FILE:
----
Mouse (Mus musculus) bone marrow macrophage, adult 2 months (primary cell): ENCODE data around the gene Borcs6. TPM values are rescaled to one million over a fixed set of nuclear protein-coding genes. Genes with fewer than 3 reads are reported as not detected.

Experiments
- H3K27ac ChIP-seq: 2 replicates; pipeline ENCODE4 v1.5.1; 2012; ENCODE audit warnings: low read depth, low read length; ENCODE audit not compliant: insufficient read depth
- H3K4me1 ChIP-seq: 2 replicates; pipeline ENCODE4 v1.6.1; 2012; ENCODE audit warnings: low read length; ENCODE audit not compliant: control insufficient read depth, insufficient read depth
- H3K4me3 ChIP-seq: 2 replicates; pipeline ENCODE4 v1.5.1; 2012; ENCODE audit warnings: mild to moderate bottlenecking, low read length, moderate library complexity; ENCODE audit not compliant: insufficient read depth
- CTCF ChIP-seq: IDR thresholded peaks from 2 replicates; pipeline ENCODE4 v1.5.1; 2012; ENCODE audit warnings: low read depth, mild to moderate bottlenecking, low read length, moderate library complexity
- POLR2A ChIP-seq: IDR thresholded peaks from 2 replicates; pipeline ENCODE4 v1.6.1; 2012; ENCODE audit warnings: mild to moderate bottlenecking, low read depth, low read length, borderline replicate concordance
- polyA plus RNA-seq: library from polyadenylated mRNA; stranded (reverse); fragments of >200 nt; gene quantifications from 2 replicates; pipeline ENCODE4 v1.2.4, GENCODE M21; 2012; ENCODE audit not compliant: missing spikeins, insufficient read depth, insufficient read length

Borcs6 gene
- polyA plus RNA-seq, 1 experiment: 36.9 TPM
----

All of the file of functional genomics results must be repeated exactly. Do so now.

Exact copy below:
Mouse (Mus musculus) bone marrow macrophage, adult 2 months (primary cell): ENCODE data around the gene Borcs6. TPM values are rescaled to one million over a fixed set of nuclear protein-coding genes. Genes with fewer than 3 reads are reported as not detected.

Experiments
- H3K27ac ChIP-seq: 2 replicates; pipeline ENCODE4 v1.5.1; 2012; ENCODE audit warnings: low read depth, low read length; ENCODE audit not compliant: insufficient read depth
- H3K4me1 ChIP-seq: 2 replicates; pipeline ENCODE4 v1.6.1; 2012; ENCODE audit warnings: low read length; ENCODE audit not compliant: control insufficient read depth, insufficient read depth
- H3K4me3 ChIP-seq: 2 replicates; pipeline ENCODE4 v1.5.1; 2012; ENCODE audit warnings: mild to moderate bottlenecking, low read length, moderate library complexity; ENCODE audit not compliant: insufficient read depth
- CTCF ChIP-seq: IDR thresholded peaks from 2 replicates; pipeline ENCODE4 v1.5.1; 2012; ENCODE audit warnings: low read depth, mild to moderate bottlenecking, low read length, moderate library complexity
- POLR2A ChIP-seq: IDR thresholded peaks from 2 replicates; pipeline ENCODE4 v1.6.1; 2012; ENCODE audit warnings: mild to moderate bottlenecking, low read depth, low read length, borderline replicate concordance
- polyA plus RNA-seq: library from polyadenylated mRNA; stranded (reverse); fragments of >200 nt; gene quantifications from 2 replicates; pipeline ENCODE4 v1.2.4, GENCODE M21; 2012; ENCODE audit not compliant: missing spikeins, insufficient read depth, insufficient read length

Borcs6 gene
- polyA plus RNA-seq, 1 experiment: 36.9 TPM